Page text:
Monday, May 18, 2009


About a year ago, I went to my favourite local haunt - down the block, seriously tiny, though somehow it sells everything on the planet - and discovered Pivoine by Esteban Paris Parfum. I'm inevitably drawn to florals (what a surprise) with a hint of green chypre. For example, Chanel 19 has been my signature perfume since I was 14, though I fear I may be on the cusp of outgrowing it (it's a very youthful scent).

At any rate, I do love a chic floral, as long as it's natural-smelling and not banal, which is where the mossy chypre comes in. I bought the Pivoine and wore it happily until it was gone, assuming it was a one-bottle experience. (I like to rotate through a well-edited sampler of scents - many of which are momentary, though I enjoy them while they last.)

But here's the thing. I finished it about 2 months ago. Since then, I've reached for it numerous mornings, while searching for something elegant (but not overpowering), sexy (but not girly) and optimistic. Apparently, none of my other perfumes is quite hitting the mark.

Don't get me wrong, I love my 19 (Chanel), Iris Nobile (Aqua di Parma), Bluebell (Penhaligon), Bryant Park (Bond No. 9), Terre d' (Hermes) and even the cusp-of-synthetic Musk (Body Shop). But Pivoine filled a niche, just right, and I've decided that it might be a staple.

This sparked a consideration of how my acquisition patterns and motivations have changed over the past few years. I've always been brand loyal (till I'm not) so it isn't unusual for me to buy the same line of lingerie or t-shirts or chocolate or jeans, year in and year out. I mean, the fact that I have had a signature perfume since adolescence is a sign that I am motivated by constancy - and that I know my own tastes.

And yet, as I near my forties, I feel such conviction about the correctness of any particular purchase. Increasingly, the procurement experience - and the trigger of long-standing associations - cinches the sale. I buy much less than I used to but, what I do buy, is a memory in the making - an enjoyment as I go about my day, occasionally reflecting on thing x or y or zed.

I suppose you're not surprised to learn that I went back to the haunt and snatched up another bottle of the Esteban on my walk home from work. Sprayed some on my wrist for good measure. Delightfully, it was just as I remembered.


  1. What a lovely post and what a sophisticated list of perfumes you wear!

  2. I definitely need to see if I can find it somewhere. I've been on a the hunt for a new fragrance for a while now..

  3. How interesting. I have not heard of this house, although that is not surprising. It sounds like you have a signature style of perfume, even if one signature perfume cannot capture all the right moods.

  4. I have long been a fig fragrance lover but recently I tried Jo Omallone's orange blossom and I am smitten. I worry that I am over 40 that this fragrance is too young and sweet for me.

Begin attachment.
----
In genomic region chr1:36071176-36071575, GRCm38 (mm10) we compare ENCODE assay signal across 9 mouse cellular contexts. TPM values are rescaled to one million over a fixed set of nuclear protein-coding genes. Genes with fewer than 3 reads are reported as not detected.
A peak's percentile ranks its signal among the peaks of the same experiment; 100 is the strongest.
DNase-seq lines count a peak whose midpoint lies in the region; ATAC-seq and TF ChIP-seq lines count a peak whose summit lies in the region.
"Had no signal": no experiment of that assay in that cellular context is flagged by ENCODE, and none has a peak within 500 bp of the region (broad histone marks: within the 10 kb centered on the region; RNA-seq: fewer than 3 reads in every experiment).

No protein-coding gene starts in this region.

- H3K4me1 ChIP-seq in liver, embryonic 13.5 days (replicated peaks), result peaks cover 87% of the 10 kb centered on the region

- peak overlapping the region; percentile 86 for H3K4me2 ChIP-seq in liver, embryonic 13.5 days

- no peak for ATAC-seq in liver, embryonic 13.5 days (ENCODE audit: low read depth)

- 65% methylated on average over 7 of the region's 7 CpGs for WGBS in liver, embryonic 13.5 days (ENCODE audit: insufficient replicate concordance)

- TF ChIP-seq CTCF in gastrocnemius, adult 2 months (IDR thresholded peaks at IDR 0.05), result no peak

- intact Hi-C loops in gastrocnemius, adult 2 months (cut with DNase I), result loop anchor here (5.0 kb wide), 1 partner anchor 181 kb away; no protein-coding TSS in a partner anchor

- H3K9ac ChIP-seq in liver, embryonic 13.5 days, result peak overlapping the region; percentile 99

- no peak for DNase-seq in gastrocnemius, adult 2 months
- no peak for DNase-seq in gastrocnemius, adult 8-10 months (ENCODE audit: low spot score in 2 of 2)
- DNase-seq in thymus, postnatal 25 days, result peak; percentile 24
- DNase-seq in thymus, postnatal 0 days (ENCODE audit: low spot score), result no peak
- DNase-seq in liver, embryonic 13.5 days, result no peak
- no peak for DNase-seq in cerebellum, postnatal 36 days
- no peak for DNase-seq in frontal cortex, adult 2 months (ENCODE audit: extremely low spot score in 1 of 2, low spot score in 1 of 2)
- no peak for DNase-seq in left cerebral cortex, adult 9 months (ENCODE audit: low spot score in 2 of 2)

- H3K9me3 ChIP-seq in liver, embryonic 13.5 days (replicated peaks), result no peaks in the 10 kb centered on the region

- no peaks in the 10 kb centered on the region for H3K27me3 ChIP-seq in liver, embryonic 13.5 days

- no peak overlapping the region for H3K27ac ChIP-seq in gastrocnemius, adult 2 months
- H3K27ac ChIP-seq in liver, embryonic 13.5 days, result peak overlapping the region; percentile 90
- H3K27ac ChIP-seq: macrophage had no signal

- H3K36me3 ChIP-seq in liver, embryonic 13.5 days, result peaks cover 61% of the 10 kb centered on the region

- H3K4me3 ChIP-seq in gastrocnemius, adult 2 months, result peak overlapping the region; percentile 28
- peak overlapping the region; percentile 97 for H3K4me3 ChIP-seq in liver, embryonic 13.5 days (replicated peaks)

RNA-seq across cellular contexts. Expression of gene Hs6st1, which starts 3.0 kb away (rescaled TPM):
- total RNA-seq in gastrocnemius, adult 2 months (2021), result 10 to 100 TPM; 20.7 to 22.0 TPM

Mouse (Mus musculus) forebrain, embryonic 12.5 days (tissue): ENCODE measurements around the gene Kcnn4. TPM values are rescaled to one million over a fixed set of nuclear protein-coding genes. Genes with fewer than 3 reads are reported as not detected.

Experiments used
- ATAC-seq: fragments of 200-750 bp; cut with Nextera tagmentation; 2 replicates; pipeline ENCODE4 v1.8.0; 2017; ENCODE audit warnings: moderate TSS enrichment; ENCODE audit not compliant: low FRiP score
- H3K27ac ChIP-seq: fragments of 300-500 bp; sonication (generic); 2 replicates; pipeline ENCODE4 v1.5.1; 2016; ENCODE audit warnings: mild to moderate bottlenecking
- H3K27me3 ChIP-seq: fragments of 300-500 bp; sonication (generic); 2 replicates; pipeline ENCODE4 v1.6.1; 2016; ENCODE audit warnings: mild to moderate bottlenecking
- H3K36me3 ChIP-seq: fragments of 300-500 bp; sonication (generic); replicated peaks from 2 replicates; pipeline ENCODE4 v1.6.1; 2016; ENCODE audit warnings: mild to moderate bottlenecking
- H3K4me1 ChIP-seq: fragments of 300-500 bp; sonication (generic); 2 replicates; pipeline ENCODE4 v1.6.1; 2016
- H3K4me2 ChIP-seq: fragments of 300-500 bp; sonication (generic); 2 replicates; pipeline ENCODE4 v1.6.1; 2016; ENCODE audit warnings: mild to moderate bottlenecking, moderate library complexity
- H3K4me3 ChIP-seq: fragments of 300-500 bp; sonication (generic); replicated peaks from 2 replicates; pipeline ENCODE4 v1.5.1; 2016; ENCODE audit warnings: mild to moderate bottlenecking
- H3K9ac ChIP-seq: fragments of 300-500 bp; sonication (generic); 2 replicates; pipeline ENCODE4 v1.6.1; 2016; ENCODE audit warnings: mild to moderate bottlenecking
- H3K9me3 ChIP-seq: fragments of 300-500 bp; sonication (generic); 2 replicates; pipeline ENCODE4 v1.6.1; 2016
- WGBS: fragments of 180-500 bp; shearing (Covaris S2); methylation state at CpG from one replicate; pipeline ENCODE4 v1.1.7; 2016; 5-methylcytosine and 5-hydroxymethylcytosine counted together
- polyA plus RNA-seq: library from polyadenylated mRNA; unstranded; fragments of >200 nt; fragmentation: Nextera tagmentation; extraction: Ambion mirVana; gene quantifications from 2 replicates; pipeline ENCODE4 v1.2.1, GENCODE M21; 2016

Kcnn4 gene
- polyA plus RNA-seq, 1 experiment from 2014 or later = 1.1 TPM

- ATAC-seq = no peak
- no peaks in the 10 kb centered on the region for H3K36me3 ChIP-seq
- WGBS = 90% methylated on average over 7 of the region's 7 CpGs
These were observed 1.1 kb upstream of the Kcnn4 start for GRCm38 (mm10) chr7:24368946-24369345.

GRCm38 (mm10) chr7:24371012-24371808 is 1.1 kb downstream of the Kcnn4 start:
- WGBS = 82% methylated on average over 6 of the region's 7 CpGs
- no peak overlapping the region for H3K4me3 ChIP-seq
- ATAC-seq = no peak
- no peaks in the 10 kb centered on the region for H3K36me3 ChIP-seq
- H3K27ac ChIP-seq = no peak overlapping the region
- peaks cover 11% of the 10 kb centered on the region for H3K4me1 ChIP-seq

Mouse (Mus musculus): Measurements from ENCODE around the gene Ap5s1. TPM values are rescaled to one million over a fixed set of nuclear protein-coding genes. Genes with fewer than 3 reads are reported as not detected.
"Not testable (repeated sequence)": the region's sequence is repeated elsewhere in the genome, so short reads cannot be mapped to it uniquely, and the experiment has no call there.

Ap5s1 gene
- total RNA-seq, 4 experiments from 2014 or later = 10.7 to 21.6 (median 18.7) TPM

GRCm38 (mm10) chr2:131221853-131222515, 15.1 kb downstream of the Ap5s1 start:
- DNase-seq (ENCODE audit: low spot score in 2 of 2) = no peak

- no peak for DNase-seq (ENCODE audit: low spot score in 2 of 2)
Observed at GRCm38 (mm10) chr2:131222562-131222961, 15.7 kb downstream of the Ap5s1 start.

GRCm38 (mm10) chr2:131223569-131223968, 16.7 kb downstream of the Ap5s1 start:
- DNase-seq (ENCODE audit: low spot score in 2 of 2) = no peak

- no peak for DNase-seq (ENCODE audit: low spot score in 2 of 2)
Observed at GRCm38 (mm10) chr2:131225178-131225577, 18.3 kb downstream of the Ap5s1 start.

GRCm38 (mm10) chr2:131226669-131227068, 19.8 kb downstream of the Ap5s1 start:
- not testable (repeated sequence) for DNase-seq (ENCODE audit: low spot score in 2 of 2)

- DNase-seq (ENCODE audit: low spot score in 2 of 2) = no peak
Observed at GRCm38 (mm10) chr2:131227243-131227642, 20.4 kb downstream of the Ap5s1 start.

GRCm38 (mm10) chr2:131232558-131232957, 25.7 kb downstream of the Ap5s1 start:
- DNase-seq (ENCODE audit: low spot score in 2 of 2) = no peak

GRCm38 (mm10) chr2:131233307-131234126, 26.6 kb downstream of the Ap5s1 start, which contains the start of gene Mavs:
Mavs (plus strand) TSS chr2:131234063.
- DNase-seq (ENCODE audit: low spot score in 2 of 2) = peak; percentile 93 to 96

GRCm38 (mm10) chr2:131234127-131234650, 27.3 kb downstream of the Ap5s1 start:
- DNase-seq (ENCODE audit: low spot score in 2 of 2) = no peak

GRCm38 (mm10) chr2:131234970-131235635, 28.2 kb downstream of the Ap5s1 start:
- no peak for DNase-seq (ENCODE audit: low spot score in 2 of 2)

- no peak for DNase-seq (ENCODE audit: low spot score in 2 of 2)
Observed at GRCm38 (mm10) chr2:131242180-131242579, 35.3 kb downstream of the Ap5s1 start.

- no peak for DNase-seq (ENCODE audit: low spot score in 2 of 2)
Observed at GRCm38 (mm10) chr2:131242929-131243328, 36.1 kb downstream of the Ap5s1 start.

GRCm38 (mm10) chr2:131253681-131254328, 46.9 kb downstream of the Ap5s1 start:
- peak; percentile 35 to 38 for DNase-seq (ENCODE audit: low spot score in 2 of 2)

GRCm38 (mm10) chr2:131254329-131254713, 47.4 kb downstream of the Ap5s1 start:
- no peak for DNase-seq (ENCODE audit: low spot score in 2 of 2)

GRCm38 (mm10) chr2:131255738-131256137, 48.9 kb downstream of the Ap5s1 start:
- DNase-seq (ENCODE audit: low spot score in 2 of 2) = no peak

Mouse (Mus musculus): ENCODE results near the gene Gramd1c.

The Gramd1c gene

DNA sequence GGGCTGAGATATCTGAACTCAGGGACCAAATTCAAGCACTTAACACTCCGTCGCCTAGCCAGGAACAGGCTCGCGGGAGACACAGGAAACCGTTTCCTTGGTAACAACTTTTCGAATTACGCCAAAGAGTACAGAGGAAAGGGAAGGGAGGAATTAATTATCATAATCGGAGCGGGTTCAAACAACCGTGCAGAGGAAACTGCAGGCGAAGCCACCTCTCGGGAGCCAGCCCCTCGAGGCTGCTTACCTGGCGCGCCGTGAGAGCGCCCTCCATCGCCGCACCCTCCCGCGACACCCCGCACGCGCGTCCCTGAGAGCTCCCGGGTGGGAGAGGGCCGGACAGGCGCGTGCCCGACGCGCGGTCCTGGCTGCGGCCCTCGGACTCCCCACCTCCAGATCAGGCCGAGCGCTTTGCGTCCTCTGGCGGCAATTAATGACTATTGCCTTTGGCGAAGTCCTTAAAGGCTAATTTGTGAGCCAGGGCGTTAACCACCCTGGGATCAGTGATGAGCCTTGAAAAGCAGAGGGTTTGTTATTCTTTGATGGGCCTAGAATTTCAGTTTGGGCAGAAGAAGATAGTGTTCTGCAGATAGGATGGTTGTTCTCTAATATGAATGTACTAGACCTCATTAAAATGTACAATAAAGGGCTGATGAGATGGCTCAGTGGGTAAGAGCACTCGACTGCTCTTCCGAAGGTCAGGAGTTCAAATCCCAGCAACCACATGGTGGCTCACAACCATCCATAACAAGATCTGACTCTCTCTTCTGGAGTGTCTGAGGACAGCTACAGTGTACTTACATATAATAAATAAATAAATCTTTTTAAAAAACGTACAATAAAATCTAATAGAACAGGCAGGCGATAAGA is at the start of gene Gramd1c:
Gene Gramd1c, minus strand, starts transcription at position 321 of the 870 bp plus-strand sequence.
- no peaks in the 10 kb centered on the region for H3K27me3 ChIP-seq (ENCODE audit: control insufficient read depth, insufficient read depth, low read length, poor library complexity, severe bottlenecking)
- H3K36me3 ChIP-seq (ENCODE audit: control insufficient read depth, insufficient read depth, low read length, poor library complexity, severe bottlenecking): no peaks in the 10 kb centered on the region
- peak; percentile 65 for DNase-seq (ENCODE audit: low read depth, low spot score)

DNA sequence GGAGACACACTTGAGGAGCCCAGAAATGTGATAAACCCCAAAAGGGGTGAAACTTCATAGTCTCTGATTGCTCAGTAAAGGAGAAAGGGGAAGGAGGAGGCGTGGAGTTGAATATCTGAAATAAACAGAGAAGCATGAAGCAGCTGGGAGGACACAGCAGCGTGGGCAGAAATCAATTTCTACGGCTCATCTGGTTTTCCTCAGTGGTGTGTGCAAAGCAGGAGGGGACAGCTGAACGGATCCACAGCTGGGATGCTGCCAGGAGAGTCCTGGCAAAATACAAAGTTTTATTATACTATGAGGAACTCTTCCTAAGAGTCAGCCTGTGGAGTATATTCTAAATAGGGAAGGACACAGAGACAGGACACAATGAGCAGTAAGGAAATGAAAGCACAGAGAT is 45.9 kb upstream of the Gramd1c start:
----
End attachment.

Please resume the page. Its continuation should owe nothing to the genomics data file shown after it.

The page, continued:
I may relent an buy the orange blossom but I will never give up my L'artisan fig. It is like a friend that I will always love. But, new friends are fun too.
    Enjoy your Esteban!!

  5. Oh,i'm sure you really like perfumes.Base on your list,you have a great taste in terms of perfumes.=) thanks for sharing your list,now i can buy at least one for my sister.=) Have a great day.=)

    A Writers Den
    The Brown Mestizo

  6. Seems like you really love perfumes and you had a great style on those.;D

    Travel and Living

  7. Fab: Thank you! (I love to think of myself as a sophisticated lady!)

    Deep: I think you can order from the website, if nothing else...

    Mardel: I'd never heard of it either. They do other products quite successfully in Europe, if I'm not mistaken. Not much presence in NA.

    Bel: I love that orange Jo Malone scent. Very light and beautiful. Perfect for California, actually. I don't think it's too youthful. Fruit scents have a joyful high note to them that defies age.

    Summer: Glad to hear it!

    Solo: Thanks so much!

  8. women's perfumes esp. florals give me a headache, but i really like the design of the bottle and the package.

  9. There is nothing wrong with consistency. And since we buy fragrance for ourselves, why not evoke youth? I am planning on buying Paris on my next duty free excursion. it will remind me of shopping in The Big Smoke with I.Mike.

  10. ~h: That's terrible. I find "orient", spicy scents do that with me. Or really synthetic concoctions. I don't love the packaging, strangely, that's my least fave aspect. I don't think it suits the acutal scent of the perfume!

    Hammie: I LOVE Paris! I used to wear it when I was, like, 18 - far too young to pull it off.

  11. K-Line I am digging your list, it opens me up to new labels and fragrances, do you like those which have a heavier oil base?

  12. GJ: I usually stick with eau de toilette - just because it's what I can happily justify spending in more $$$ scent. The oils can be a bit lingering - and tend to come in more spicy fragrance, at least in my experience. What do you think?